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US4526509 *Aug 26, 1983Jul 2, 1985General Electric CompanyRub tolerant shroud
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Non-Patent Citations
Reference
1 *US Patent application Ser. No. 09/134,828; filed Aug. 17, 1998.
Referenced by
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US6672833Dec 18, 2001Jan 6, 2004General Electric CompanyGas turbine engine frame flowpath liner support
US6733234 *Sep 13, 2002May 11, 2004Siemens Westinghouse Power CorporationBiased wear resistant turbine seal assembly
US6811374 *Oct 31, 2002Nov 2, 2004General Electric CompanyRaised rotor platform with an internal breech ring locking mechanism for brush seal application in a turbine and methods of installation
US6899520Sep 2, 2003May 31, 2005General Electric CompanyMethods and apparatus to reduce seal rubbing within gas turbine engines
US7025385Sep 3, 2003Apr 11, 2006United Technologies CorporationCoupling
US7025563Dec 19, 2003Apr 11, 2006United Technologies CorporationStator vane assembly for a gas turbine engine
US7291946 *Jan 27, 2003Nov 6, 2007United Technologies CorporationDamper for stator assembly
US7581931 *Oct 13, 2006Sep 1, 2009Siemens Energy, Inc.Gas turbine belly band seal anti-rotation structure
US7604456Apr 11, 2006Oct 20, 2009Siemens Energy, Inc.Vane shroud through-flow platform cover
US7635251 *Jun 10, 2006Dec 22, 2009United Technologies CorporationStator assembly for a rotary machine
US8105016 *Feb 4, 2005Jan 31, 2012Mtu Aero Engines GmbhDamping arrangement for guide vanes
US8177495 *Mar 24, 2009May 15, 2012General Electric CompanyMethod and apparatus for turbine interstage seal ring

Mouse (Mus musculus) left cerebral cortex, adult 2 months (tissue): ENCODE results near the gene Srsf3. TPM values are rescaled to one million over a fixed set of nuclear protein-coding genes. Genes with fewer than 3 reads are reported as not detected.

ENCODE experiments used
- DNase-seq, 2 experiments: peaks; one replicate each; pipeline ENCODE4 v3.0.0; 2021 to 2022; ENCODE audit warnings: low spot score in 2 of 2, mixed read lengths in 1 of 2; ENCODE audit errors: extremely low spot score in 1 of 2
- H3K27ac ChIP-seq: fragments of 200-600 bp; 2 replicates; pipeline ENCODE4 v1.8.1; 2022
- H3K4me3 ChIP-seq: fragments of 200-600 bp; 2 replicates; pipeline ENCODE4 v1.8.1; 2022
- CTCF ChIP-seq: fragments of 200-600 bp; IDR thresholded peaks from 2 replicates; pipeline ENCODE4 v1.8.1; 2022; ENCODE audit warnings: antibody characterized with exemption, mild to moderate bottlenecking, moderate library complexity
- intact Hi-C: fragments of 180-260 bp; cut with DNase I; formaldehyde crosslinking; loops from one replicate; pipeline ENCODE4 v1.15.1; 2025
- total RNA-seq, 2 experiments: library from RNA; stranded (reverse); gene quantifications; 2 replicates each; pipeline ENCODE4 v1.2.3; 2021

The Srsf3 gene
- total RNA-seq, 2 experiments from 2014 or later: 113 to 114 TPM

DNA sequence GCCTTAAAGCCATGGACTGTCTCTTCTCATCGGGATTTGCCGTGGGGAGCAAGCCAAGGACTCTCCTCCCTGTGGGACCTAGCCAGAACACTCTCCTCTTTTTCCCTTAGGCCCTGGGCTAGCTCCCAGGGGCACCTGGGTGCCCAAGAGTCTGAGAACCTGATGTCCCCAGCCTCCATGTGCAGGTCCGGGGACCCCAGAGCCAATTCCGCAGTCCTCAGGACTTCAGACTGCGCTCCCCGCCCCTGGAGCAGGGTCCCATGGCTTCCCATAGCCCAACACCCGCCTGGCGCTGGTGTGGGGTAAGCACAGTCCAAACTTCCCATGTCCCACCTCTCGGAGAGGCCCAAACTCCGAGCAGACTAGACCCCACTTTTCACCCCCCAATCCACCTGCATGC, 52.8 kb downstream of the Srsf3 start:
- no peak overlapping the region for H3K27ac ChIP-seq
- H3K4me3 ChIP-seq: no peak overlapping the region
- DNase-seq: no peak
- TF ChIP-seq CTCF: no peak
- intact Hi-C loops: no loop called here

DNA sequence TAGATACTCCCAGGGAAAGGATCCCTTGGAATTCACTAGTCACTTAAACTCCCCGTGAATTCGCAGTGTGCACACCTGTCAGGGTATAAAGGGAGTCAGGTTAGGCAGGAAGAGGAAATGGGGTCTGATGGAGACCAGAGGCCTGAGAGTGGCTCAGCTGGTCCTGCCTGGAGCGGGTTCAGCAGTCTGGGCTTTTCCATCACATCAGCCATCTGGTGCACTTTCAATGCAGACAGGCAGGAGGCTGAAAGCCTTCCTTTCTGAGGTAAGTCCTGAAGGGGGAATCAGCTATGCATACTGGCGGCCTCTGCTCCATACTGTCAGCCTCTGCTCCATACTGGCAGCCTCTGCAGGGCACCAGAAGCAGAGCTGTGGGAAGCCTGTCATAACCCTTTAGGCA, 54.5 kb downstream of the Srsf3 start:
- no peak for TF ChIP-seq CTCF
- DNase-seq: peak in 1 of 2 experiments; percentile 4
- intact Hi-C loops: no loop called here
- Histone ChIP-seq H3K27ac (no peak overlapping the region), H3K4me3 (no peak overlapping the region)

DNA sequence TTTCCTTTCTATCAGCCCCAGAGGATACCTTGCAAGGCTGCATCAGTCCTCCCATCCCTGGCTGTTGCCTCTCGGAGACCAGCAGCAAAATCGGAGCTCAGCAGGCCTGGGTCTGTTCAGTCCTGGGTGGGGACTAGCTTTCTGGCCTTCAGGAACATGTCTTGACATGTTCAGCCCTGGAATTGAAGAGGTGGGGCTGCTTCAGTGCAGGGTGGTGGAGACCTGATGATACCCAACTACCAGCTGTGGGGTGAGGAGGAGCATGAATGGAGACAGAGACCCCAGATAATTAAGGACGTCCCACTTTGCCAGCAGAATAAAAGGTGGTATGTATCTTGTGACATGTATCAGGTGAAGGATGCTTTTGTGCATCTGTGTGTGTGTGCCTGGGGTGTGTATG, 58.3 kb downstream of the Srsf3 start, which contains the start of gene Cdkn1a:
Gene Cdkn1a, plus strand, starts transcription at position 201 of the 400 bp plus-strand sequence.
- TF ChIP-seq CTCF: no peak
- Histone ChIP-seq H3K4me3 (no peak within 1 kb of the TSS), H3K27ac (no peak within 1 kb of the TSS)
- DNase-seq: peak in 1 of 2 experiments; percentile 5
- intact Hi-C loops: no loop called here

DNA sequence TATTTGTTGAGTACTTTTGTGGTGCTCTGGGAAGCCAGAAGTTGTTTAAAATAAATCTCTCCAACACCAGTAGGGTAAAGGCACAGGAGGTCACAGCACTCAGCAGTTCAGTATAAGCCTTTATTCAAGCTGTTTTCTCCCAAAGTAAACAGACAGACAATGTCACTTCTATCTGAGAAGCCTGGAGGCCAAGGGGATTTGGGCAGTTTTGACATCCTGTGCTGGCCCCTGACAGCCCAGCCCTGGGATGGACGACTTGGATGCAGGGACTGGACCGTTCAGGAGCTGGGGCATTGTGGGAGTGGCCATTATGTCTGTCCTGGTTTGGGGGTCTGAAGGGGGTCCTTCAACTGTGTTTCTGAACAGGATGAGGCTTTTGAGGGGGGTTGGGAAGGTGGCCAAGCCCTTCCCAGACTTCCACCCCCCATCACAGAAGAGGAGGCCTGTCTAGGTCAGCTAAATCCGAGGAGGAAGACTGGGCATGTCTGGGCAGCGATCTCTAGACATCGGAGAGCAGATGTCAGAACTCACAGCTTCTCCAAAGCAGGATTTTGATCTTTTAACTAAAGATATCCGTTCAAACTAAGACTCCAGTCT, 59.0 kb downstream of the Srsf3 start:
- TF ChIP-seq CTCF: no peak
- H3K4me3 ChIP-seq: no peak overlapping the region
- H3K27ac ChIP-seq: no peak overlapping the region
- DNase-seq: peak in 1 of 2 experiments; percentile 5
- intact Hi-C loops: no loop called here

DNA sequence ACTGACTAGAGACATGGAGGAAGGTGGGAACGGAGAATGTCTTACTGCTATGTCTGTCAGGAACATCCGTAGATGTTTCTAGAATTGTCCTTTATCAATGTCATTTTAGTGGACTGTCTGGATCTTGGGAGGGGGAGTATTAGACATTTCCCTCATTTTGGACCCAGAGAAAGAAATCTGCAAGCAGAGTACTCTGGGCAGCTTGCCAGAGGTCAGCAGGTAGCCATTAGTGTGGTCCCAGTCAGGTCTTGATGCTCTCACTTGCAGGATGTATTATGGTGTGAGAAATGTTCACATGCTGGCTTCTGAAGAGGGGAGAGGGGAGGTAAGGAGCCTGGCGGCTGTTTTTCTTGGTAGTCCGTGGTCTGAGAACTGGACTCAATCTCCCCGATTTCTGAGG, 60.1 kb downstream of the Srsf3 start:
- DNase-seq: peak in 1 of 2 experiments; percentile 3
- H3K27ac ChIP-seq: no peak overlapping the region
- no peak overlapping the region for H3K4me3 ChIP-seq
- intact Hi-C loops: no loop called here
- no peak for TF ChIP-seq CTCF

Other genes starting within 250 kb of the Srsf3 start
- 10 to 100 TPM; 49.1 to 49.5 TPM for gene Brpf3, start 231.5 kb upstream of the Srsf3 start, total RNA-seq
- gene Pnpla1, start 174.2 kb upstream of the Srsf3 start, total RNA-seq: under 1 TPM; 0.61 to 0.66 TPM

US8206094 *Oct 31, 2006Jun 26, 2012Mitsubishi Heavy Industries, Ltd.Stationary blade ring of axial compressor
US8240043 *Dec 19, 2009Aug 14, 2012United Technologies CorporationMethod of forming a windage cover for a gas turbine engine the method including forming a continuous ring from a sheet of metal and bending and cutting the continuous ring to form at least two arcuate segments
US8662835 *Mar 13, 2009Mar 4, 2014SnecmaNozzle for a turbomachine turbine
US8827637Mar 23, 2012Sep 9, 2014Pratt & Whitney Canada Corp.Seal arrangement for gas turbine engines
US20110127352 *Mar 13, 2009Jun 2, 2011SnecmaNozzle for a turbomachine turbine
US20130177420 *Jan 9, 2012Jul 11, 2013General Electric CompanyTurbine Vane Seal Carrier with Slots for Cooling and Assembly
Classifications
U.S. Classification415/174.2, 415/174.5
International ClassificationF04D29/16, F01D11/00
Cooperative ClassificationF01D11/001, F04D29/164
European ClassificationF01D11/00B, F04D29/16C3
Legal Events
DateCodeEventDescription
Dec 28, 2004FPExpired due to failure to pay maintenance fee
Effective date: 20041031
Nov 1, 2004LAPSLapse for failure to pay maintenance fees
May 19, 2004REMIMaintenance fee reminder mailed
Dec 7, 1998ASAssignment
Owner name: GENERAL ELECTRIC COMPANY, NEW YORK
Free format text: ASSIGNMENT OF ASSIGNORS INTEREST;ASSIGNOR:SCHILLING, JAN C.;REEL/FRAME:009639/0310
Effective date: 19981204